Director – Edward Bernds, Screenplay – Daniel Mainwaring & George Worthing Yates, Producer – Bernard Glasser, Photography (b&w) – Brydon Baker, Music – Josef Zimanich. Production Company – Regalscope
Lyn Thomas (Laura Greeling), Bill Williams (John Hand), Robert Ellis (Private Joe Radigan), Paul Frees (Dr Charles T. Pommer), Moe Howard (Ravinger)
The rocketship Spacemaster X-M712 returns from Mars with a collection of samples. Dr Charles Pommer determines that these are made up of ganglionic brain tissue and are capable of rapidly producing spores. At the same time, Pommer is engaged in a bitter custody dispute over a child he has fathered with married Laura Greeling. Pommer then becomes infected by the spores and dies. John Hand of the Office of Internal Security begins a massive manhunt for Laura as she tries to flee back to her husband in Honolulu, not wanting him to know anything about her visit to Pommer. All the while however, she is spreading the alien fungi.
Spacemaster X-7 is a peculiar entry in the 1950s B-budget alien invader stakes. It is often slapped with the alien invader film label – one suspects by people who have not seen it – but it is more of a Typhoid Mary chase film. After some not very convincing scenes of what look like porridge-coated plastic spread out over a lab, the alien is largely forgotten about and the film turns into a hard-boiled 1950s detective drama, adopting the didactic narration, hard-boiled characterisations and documentary style of the hit contemporary tv show Dragnet (1951-9).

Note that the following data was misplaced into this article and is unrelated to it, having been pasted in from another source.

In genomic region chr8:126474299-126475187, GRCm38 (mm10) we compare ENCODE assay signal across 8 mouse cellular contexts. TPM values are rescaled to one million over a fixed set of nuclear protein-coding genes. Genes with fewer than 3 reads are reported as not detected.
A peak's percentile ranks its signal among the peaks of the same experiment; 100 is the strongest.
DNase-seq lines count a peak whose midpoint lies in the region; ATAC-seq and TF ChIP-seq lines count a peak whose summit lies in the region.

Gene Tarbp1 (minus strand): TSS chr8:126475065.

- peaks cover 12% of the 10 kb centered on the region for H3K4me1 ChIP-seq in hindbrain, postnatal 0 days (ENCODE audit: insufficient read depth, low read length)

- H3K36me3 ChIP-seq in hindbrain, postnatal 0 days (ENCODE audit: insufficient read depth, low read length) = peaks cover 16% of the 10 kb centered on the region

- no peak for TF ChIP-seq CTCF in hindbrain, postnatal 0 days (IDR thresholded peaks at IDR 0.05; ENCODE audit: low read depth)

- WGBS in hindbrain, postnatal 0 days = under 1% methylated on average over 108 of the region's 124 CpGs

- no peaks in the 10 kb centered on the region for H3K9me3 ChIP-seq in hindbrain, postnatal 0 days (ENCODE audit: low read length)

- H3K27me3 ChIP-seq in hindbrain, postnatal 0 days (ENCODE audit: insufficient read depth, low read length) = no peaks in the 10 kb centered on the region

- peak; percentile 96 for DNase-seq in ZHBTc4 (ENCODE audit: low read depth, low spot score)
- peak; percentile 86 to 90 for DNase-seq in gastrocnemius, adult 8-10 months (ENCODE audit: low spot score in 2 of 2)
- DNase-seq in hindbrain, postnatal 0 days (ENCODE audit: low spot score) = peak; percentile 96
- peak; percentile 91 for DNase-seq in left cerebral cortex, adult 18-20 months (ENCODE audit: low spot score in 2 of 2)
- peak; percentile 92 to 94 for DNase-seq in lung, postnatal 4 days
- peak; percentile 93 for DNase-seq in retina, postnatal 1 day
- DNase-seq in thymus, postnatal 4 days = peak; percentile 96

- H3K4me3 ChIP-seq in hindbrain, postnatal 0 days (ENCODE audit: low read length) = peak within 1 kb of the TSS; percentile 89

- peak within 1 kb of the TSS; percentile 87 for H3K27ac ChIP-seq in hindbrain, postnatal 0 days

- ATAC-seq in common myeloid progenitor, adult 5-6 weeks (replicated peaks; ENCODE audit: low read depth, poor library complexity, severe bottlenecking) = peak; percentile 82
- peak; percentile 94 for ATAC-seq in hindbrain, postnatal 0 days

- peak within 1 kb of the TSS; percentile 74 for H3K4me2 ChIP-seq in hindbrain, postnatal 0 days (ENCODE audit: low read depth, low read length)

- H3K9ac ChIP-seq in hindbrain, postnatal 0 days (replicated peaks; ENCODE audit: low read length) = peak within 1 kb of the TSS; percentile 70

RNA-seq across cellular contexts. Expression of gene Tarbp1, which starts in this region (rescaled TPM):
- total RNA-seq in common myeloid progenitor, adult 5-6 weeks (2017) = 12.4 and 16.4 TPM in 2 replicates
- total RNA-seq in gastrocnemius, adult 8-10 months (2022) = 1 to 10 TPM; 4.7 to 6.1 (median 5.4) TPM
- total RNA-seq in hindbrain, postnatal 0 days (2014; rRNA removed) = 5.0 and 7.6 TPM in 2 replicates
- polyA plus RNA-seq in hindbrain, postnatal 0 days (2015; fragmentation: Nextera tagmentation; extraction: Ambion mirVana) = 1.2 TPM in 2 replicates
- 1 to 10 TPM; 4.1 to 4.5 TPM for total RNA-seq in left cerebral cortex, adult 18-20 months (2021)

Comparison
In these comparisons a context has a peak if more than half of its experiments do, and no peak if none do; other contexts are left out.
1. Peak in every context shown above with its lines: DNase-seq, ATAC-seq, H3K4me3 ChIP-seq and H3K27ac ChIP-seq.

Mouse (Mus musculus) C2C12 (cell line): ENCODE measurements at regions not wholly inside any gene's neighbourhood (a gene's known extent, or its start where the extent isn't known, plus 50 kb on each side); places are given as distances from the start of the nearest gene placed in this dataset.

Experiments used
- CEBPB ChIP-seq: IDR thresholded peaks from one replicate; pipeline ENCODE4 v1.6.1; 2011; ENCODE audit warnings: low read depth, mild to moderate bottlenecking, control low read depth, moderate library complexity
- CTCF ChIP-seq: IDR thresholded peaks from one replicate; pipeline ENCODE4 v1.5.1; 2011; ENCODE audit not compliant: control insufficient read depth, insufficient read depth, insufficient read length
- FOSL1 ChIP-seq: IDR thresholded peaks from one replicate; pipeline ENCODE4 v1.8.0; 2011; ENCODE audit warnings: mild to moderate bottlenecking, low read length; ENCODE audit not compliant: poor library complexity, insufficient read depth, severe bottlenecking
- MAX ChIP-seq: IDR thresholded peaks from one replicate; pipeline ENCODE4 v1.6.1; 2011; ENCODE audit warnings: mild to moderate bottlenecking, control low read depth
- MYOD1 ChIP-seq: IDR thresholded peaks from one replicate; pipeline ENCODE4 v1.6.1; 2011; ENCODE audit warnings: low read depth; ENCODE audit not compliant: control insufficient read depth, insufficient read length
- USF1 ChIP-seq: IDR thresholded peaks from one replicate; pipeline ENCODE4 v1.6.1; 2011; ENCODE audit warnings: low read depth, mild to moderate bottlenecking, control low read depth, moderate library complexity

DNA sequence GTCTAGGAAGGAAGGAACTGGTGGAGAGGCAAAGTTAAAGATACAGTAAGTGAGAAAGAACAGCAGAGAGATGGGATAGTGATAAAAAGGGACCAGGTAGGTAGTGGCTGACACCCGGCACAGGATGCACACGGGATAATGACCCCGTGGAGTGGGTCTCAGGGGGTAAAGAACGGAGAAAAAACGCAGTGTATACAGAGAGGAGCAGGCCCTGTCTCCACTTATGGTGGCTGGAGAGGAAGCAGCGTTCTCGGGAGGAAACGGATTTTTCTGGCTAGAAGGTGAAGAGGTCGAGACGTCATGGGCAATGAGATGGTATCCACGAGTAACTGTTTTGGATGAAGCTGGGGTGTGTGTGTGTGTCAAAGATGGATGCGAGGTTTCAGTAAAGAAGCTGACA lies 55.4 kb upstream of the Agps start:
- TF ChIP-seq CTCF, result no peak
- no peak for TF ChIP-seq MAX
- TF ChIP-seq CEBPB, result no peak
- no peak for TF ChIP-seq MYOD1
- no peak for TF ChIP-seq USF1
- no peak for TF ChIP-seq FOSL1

Unfortunately, Spacemaster X-7 is not very good. The direction – from Edward [L.] Bernds who made other such cheapies in the era (see below), as well as various Bowery Boys and Three Stooges comedies – is pedestrian and dull. The film looks cheap – there is a laughable effects shot of a model Jeep being burnt by the scientific team. The plot never deigns to explain why scientist Paul Frees is blackmailing housewife Lyn Thomas. It almost seems as though the explanation of this had been censored – something to do with him blackmailing her over an unwed child she had to him and he is preventing her from seeing. One of the oddities of the film is also a minor appearance from former Three Stooges member Moe Howard as a hard-headed cab driver.
Edward L. Bernds’ other genre films include:- The Bowery Boys Meet the Monsters (1955), Bowery to Bagdad (1955), Jungle Gents (1956), World Without End (1956), Queen of Outer Space (1958), Return of the Fly (1959), Valley of the Dragons (1961), The Three Stooges Meet Hercules (1962) and The Three Stooges in Orbit (1962).